Last week, Craigslist has ended the “free-for-all” erotic service postings (release link). Now, prospective advertisers have to pay a small sum with a credit card in order to post an ad. Craig plans to give all the proceeds to charity – the company says that the only reason they’ve started charging is to curb the abuse of the system (ad spam) and the nasty stuff such as underage sex ads. Media reaction was anything from “About time!” to “This is the end of free world!”.
I do understand the other side lamenting the end of an era, but Craigslist *has” become the media filler on slow news days, with Enquirer-like headlines& eager voyeurism of the “righteous” public. The honest advertisers were penalized, as scammers posted dozens of ads daily, circumventing the phone verification system easily enough. “I’ll blow you for $30″ ads everywhere. Erotic services became a bad neighborhood, and simply hard to use. I’m pretty sure that the $5 “scam stopper” will improve both the usability and the “class” of this category. In fact, the ads are already back in number, and the quality has definitely improved.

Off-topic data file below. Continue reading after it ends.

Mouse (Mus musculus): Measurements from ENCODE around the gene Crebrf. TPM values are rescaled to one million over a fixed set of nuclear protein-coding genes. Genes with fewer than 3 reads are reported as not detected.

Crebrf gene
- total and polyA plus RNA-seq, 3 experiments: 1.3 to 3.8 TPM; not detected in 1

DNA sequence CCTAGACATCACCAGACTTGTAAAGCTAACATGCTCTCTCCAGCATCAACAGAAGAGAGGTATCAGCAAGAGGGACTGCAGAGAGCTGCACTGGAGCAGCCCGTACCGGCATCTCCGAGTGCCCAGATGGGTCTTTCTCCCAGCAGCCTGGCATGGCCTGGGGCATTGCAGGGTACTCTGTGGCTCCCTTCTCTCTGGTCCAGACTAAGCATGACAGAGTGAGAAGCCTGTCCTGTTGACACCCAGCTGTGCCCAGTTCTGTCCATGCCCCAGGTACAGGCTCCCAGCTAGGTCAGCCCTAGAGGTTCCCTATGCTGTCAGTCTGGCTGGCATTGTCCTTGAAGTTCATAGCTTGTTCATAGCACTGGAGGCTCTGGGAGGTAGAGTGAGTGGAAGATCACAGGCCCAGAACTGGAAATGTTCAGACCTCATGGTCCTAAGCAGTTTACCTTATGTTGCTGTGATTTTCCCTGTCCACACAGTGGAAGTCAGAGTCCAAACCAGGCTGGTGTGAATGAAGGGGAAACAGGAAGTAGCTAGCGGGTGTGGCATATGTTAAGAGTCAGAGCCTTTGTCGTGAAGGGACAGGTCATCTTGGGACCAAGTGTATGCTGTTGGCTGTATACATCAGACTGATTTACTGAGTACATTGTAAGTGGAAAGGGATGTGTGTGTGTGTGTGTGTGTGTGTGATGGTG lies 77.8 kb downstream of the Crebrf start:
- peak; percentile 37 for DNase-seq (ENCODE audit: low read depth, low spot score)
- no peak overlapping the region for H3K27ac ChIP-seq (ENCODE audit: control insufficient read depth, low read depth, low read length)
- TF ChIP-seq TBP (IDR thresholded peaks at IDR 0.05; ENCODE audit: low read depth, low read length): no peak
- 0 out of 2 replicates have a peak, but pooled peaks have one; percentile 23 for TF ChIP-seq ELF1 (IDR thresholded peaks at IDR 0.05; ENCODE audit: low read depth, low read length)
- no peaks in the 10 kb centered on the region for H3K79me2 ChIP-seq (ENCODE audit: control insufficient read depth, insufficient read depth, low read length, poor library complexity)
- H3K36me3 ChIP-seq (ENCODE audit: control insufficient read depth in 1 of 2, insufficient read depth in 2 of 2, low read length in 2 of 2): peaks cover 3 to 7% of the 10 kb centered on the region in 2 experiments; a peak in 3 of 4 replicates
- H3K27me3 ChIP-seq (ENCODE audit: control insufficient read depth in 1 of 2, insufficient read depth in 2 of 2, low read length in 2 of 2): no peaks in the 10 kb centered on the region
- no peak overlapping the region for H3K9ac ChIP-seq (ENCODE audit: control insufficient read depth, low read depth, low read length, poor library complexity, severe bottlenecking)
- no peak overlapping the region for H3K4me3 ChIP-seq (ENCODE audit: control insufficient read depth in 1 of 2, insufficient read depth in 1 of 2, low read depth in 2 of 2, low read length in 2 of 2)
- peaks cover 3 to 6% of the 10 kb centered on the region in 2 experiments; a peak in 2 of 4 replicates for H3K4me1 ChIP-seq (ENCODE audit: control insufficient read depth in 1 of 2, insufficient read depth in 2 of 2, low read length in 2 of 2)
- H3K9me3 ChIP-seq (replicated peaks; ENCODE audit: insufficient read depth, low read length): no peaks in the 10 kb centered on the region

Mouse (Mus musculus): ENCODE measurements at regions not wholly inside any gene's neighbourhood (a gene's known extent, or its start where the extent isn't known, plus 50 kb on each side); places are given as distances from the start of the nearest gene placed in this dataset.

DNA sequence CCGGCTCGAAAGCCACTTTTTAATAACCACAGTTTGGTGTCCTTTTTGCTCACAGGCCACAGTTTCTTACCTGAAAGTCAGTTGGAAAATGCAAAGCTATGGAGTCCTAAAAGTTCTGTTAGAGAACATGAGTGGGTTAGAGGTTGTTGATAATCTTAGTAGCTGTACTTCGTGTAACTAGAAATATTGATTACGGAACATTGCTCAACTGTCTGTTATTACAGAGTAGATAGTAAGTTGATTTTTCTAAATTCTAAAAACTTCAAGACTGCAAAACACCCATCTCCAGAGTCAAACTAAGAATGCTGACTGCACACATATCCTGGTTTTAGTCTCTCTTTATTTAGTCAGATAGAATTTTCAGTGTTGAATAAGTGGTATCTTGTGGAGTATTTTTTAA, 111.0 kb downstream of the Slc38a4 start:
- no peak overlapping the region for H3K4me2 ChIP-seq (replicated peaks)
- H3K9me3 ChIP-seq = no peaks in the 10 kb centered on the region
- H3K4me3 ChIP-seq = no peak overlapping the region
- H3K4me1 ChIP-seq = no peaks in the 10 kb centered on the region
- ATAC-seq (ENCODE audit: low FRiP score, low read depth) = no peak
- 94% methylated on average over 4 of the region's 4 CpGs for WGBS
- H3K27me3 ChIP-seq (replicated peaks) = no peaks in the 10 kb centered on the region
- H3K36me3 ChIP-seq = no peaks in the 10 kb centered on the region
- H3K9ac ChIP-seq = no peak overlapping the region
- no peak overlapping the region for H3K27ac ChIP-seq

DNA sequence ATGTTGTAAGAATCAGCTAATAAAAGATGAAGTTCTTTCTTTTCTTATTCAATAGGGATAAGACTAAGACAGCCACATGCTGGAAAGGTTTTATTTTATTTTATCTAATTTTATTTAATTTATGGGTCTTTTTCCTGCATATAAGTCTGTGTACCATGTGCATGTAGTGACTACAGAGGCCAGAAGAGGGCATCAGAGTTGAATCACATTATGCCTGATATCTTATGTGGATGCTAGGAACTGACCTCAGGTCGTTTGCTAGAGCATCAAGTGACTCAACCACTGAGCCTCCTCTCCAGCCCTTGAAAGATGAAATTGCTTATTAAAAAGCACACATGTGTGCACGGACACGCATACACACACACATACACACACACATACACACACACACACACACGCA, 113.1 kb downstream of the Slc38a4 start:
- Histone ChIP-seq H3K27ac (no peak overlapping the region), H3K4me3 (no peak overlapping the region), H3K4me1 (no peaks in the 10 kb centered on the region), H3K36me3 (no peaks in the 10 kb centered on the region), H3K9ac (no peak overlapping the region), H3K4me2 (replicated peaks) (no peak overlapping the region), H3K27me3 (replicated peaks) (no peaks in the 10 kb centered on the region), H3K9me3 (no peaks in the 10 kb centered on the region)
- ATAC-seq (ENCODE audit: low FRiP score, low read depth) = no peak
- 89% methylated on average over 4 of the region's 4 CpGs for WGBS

Before you get all over me (and not in a good way ) for support of the big, bad establishment, please remember that the whole Internet used to be wide open, only 10-15 years ago. (Yikes, I’m showing my age!) Yes darlin’s, there was a time when many servers didn’t have passwords, and you could comment on stuff without guessing those pesky CAPTCHA squiggles. Then, the bad guys took advantage, and we’re where we are now. Craigslist just moved with times, and only after 40+ states said “Do it, or else…”.
Lovings.com has been requiring a proof of age since our opening in 1996. Just don’t want any kiddies on the site, and we’re serious about it. During that time, a couple of the other adult guides have been in the news under the headlines such as “Underage prostitution ring busted”, and in several instances I’ve recognized the faces we sent home because the dog ate their ID.
I like to believe that this vigilance has helped us create a safer, friendlier, more respectable place on the ‘net to be on, for everyone – both the advertisers and their customers.
What do you think? Please feel free to leave comments.